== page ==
Roads of Destiny
What is to be.
True heart and strong, with love to light
Will they not bear me in the fight
To order, shun or wield or mould
Unpublished Poems of David Mignot.
The song was over. The words were Davids; the air, one of the countryside. The company about the inn table applauded heartily, for the young poet paid for the wine. Only the notary, M. Papineau, shook his head a little at the lines, for he was a man of books, and he had not drunk with the rest.
David went out into the village street, where the night air drove the wine vapour from his head. And then he remembered that he and Yvonne had quarrelled that day, and that he had resolved to leave his home that night to seek fame and honour in the great world outside.
When my poems are on every mans tongue, he told himself, in a fine exhilaration, she will, perhaps, think of the hard words she spoke this day.
Except the roysterers in the tavern, the village folk were abed. David crept softly into his room in the shed of his fathers cottage and made a bundle of his small store of clothing. With this upon a staff he set his face outward upon the road that ran from Vernoy.
He passed his fathers herd of sheep huddled in their nightly penthe sheep he herded daily, leaving them to scatter while he wrote verses on scraps of paper. He saw a light yet shining in Yvonnes window, and a weakness shook his purpose of a sudden. Perhaps that light meant that she rued, sleepless, her anger, and that morning mightBut, no! His decision was made. Vernoy was no place for him. Not one soul there could share his thoughts. Out along that road lay his fate and his future.
Three leagues across the dim, moonlit champaign ran the road, straight as a ploughmans furrow. It was believed in the village that the road ran to Paris, at least; and this name the poet whispered often to himself as he walked. Never so far from Vernoy had David travelled before.
The Left Branch
Three leagues, then, the road ran, and turned into a puzzle. It joined with another and a larger road at right angles. David stood, uncertain, for a while, and then took the road to the left.
Upon this more important highway were, imprinted in the dust, wheel tracks left by the recent passage of some vehicle. Some half an hour later these traces were verified by the sight of a ponderous carriage mired in a little brook at the bottom of a steep hill. The driver and postilions were shouting and tugging at the horses bridles. On the road at one side stood a huge, black-clothed man and a slender lady wrapped in a long, light cloak.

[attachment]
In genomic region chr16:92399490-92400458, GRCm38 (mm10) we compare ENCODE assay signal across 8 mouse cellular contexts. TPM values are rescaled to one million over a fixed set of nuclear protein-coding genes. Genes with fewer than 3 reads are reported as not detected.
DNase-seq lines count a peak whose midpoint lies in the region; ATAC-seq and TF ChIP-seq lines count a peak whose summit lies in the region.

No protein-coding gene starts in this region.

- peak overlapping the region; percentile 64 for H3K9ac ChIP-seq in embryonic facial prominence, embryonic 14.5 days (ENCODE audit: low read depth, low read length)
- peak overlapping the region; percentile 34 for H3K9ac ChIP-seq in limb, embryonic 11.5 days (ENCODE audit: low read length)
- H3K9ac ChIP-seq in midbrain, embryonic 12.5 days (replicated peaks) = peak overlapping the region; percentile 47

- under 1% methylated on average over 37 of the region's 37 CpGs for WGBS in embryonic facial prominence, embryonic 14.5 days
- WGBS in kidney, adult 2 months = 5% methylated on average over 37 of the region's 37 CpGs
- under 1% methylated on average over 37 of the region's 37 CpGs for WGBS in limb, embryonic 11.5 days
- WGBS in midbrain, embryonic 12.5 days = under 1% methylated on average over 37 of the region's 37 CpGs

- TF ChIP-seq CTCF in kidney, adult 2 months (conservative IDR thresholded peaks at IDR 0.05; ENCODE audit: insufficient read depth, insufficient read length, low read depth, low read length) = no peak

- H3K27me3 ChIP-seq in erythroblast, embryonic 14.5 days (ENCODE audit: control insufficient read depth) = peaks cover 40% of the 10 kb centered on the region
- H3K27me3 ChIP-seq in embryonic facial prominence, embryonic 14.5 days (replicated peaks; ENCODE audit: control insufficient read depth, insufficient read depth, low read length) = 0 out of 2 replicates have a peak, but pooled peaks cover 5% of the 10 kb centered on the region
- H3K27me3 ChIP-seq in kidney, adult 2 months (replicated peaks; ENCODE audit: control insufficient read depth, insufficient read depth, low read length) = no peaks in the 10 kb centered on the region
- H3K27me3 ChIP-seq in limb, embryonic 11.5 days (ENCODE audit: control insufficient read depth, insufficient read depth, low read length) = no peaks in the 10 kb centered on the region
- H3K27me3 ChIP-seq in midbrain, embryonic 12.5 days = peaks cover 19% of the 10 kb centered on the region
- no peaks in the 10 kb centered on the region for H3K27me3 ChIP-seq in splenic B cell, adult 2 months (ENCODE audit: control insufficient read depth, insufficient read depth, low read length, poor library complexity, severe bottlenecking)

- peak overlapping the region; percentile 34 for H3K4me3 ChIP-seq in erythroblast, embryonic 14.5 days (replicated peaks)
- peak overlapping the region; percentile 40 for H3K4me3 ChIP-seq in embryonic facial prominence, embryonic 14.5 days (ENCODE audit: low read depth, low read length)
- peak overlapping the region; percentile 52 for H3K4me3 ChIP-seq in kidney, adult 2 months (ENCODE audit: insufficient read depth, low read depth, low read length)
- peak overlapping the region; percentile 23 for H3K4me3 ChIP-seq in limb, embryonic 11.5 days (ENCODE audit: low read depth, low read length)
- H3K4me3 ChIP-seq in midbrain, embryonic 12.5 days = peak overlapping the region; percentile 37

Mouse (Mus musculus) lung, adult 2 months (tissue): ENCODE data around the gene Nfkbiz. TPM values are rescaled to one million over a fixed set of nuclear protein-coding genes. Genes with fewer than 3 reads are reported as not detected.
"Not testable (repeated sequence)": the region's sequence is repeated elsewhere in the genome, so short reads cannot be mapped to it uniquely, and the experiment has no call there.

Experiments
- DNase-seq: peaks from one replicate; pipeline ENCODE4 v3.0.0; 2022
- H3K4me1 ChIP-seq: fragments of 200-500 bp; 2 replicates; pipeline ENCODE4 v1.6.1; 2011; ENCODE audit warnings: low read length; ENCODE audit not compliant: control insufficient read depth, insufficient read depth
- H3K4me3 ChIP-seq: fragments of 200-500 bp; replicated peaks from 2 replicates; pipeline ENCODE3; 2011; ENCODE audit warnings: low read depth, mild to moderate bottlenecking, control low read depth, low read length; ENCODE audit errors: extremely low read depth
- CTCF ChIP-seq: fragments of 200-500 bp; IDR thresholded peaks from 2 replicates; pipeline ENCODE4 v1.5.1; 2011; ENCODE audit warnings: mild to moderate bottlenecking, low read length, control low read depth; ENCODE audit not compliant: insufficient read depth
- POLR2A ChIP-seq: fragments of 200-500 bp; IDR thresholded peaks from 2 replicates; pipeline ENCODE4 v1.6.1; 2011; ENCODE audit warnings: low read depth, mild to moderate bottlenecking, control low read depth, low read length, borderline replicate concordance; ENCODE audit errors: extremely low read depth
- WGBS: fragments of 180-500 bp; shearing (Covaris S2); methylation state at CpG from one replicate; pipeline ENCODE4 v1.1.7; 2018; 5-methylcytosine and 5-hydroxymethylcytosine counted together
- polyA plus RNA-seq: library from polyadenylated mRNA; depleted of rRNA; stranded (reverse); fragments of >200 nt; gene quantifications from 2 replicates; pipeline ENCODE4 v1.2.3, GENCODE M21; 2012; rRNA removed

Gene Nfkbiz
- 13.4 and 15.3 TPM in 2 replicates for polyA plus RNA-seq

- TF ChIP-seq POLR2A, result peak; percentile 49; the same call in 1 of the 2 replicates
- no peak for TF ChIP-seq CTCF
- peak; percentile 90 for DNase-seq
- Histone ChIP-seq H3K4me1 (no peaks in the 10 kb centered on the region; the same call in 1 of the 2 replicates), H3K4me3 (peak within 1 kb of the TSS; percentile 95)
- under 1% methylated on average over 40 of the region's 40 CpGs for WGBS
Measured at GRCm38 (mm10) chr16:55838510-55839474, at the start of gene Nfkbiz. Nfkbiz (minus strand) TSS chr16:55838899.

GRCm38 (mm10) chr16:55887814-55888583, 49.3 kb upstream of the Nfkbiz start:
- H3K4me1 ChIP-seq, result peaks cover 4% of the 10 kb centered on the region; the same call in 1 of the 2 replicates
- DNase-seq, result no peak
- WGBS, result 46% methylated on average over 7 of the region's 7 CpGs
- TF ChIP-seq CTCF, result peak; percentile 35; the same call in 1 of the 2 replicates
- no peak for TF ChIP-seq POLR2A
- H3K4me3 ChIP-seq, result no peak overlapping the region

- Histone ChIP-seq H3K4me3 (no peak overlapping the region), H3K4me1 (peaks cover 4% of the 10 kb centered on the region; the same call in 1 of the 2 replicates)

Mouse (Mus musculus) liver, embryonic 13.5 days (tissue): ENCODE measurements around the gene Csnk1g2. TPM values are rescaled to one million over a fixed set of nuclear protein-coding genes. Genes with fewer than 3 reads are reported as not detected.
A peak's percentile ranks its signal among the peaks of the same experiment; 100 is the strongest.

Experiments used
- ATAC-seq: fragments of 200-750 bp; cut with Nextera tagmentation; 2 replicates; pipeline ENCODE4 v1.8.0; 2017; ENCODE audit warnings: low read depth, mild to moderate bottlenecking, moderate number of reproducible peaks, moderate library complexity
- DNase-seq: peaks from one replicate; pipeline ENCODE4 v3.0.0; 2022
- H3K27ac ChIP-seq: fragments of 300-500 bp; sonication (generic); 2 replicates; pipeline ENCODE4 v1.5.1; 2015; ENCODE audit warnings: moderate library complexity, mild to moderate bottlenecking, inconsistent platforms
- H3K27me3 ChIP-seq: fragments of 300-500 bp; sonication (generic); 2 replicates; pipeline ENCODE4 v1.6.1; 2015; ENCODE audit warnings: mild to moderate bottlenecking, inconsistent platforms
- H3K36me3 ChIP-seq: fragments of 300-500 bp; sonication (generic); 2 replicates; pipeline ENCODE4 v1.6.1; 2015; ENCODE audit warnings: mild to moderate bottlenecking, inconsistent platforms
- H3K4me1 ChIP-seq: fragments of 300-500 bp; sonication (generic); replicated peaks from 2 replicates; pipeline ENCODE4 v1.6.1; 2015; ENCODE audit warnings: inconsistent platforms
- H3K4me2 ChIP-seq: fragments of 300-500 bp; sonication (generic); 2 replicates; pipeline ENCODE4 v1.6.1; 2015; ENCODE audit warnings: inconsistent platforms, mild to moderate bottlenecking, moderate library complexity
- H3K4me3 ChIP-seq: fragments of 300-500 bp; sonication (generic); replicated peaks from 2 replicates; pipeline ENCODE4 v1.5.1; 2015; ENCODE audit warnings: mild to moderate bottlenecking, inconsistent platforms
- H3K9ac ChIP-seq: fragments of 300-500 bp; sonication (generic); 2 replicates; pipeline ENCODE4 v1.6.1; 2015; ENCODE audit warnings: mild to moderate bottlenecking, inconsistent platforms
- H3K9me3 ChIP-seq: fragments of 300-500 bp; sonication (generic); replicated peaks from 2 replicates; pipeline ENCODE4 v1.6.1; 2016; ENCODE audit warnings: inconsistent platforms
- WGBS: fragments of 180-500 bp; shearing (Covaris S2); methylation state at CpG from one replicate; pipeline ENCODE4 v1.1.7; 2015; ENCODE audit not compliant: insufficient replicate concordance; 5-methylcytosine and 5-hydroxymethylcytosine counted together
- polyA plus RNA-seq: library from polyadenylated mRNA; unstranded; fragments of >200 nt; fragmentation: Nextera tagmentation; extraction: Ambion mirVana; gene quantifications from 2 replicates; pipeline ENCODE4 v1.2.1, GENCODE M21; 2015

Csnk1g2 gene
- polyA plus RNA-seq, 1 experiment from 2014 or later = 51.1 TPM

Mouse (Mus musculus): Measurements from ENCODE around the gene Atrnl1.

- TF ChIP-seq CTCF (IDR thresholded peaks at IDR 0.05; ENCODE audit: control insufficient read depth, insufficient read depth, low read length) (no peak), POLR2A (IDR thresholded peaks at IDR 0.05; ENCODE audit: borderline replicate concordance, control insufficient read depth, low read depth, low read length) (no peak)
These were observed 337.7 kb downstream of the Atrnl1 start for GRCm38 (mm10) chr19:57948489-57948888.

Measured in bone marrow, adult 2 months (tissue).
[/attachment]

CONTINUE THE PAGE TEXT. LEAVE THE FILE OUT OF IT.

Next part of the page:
David saw the lack of skill in the efforts of the servants. He quietly assumed control of the work. He directed the outriders to cease their clamour at the horses and to exercise their strength upon the wheels. The driver alone urged the animals with his familiar voice; David himself heaved a powerful shoulder at the rear of the carriage, and with one harmonious tug the great vehicle rolled up on solid ground. The outriders climbed to their places.
David stood for a moment upon one foot. The huge gentleman waved a hand. You will enter the carriage, he said, in a voice large, like himself, but smoothed by art and habit. Obedience belonged in the path of such a voice. Brief as was the young poets hesitation, it was cut shorter still by a renewal of the command. Davids foot went to the step. In the darkness he perceived dimly the form of the lady upon the rear seat. He was about to seat himself opposite, when the voice again swayed him to its will: You will sit at the ladys side.
The gentleman swung his great weight to the forward seat. The carriage proceeded up the hill. The lady was shrunk, silent, into her corner. David could not estimate whether she was old or young, but a delicate, mild perfume from her clothes stirred his poets fancy to the belief that there was loveliness
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